• 55% of females and 50% of males reported having responded erotically to being bitten
  • 14% of men and 11% of women have had some sexual experience with sadomasochism.
  • 11% of men and 17% of women reported trying bondage.
  • Men’s sexual fantasies tend to be more sexually explicit than women’s; women’s fantasies tend to be more emotional and romantic.
  • In one study, men’s fantasies mentioned a partner’s sexual desire and pleasure more frequently than did women’s fantasies
  • 54% of men think about sex everyday or several times a day, 43% a few times per month or a few times per week, and 4% less than once a month, while 19% of women think about sex everyday or several times a day, 67% a few times per month or a few times per week, and 14% less than once a month


NEEDS: Regardless of sex frequency, the majority of people are underwhelmed with their sex lives, and interestingly enough, it is not the frequency of sex that tops the list of unmet sexual needs.

  • Only 44% of people surveyed are fully satisfied with their sex lives  (Durex Survey, 2010)
  • 39 % of those dissatisfied are looking for more love and romance (Durex Survey, 2010)
  • 36% would like more quality time alone with their partner (Durex Survey, 2010)
  • 31% would like more fun and better communication and intimacy with their partner (Durex Survey, 2010)
  • 37% want to feel less stressed out and tired” (Durex Survey, 2010)
  • 29% desire a higher sex drive (Durex Survey, 2010)
  • 82% who are sexually satisfied say they feel respected by partner during sex (Durex Survey, 2010)


Examination of sexual functioning for emotional healthiness may be the difference between sexual satisfaction and dissatisfaction. So what are some of the markers of emotional health in sexual functioning?

10 major differences between emotionally Healthy and Unhealthy Sex:

1. Healthy Sex leads to feelings of well-being while unhealthy sex often leads to feelings of guilt and shame.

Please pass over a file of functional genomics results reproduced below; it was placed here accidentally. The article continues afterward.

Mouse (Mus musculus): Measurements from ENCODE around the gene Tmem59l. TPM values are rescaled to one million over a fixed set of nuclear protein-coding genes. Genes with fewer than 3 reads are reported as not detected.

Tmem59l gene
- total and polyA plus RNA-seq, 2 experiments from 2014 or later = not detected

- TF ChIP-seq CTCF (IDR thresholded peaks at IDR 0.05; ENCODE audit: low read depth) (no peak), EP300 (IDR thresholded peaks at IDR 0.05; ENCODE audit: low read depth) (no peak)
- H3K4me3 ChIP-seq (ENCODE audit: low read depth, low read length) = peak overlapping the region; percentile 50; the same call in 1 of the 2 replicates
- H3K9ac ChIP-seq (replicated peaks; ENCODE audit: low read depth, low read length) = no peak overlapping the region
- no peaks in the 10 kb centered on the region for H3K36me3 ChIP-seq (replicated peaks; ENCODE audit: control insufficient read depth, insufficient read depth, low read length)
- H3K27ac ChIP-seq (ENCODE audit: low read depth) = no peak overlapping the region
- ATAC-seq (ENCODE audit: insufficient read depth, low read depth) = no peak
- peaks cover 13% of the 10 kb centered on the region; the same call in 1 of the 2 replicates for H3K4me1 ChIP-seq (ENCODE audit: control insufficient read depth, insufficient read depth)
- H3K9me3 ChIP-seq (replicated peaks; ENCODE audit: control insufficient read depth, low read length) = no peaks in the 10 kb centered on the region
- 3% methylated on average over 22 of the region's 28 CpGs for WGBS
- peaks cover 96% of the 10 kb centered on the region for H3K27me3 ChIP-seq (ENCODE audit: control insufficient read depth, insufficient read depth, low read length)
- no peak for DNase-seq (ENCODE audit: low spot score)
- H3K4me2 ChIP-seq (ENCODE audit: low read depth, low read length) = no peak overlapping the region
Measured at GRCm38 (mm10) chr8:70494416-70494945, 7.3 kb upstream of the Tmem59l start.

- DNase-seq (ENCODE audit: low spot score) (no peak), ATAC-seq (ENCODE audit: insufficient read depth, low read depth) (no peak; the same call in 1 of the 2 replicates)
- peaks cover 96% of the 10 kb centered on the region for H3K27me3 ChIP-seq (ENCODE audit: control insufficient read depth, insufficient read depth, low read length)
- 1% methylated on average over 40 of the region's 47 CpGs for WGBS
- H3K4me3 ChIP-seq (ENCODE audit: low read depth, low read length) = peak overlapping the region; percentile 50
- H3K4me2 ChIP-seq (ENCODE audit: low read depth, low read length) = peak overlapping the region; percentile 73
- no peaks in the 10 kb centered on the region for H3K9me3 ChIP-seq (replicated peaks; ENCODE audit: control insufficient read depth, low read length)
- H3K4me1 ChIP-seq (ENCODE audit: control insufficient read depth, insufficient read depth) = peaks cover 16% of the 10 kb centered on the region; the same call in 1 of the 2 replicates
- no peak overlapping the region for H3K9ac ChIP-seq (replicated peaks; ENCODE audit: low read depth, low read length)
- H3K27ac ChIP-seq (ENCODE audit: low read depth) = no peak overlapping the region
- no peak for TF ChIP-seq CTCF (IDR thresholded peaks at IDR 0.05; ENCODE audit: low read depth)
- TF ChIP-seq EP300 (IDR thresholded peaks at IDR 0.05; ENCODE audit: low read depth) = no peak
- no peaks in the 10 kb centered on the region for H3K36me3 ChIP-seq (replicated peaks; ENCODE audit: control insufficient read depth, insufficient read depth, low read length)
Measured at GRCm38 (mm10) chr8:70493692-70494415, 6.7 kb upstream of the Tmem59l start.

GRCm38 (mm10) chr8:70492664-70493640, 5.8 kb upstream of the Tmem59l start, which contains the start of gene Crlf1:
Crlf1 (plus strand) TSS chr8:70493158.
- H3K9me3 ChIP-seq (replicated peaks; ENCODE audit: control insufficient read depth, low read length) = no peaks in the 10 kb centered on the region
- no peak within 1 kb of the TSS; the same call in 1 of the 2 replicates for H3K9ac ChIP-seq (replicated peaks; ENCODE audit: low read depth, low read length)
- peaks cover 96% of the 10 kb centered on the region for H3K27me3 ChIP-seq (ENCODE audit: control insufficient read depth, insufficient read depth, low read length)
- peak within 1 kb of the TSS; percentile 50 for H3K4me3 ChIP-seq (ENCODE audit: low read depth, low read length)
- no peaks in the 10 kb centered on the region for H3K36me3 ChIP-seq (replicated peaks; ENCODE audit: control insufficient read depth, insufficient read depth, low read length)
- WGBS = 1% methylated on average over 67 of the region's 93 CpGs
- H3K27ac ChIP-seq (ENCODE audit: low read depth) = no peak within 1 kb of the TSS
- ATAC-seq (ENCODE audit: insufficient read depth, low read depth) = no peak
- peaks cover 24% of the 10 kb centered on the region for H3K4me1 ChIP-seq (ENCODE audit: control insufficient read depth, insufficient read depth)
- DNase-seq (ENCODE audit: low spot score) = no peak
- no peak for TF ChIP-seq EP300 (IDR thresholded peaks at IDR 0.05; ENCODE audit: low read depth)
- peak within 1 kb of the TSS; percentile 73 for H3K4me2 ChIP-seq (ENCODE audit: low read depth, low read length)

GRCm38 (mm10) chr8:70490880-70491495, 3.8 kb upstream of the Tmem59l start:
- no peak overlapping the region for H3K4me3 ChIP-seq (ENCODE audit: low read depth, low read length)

2. Healthy Sex is sensual with emotional connection to the current partner in the present moment while unhealthy sex is seeking surrogate intimacy with connection to the past, often unresolved emotional or sexual trauma, or unresolved relationships.

3. Healthy Sex is inspired, intuitive, and passionate while unhealthy sex is empty of these qualities and more about “chasing an orgasm” and satisfying a “need.”

4. Healthy Sex is nurturing of both physical and emotional connection while unhealthy sex is about getting high, numbing out, or escaping to fantasy.

5. Healthy Sex is loving of yourself and your partner while unhealthy sex is exploitive and selfish.

6. Healthy Sex is being emotionally vulnerable while unhealthy sex lacks emotional investment, vulnerability, or intimate connection.

7. Healthy Sex is respecting and honoring healthy sexual boundaries while unhealthy sex is often boundaryless and offensive.

8. Healthy Sex is moderate and feels safe to both partners while unhealthy sex is about intensity and requires escalation to achieve arousal.

9. Healthy Sex is being curious and caring about your partner while unhealthy sex is selfish and self seeking, often leaving your partner feeling used.

10. Healthy Sex is learning to trust, being vulnerable, accepting that anxiety and awkwardness are okay, and risking being known while unhealthy sex is avoidant of emotional intimacy, about power and control, and disembodied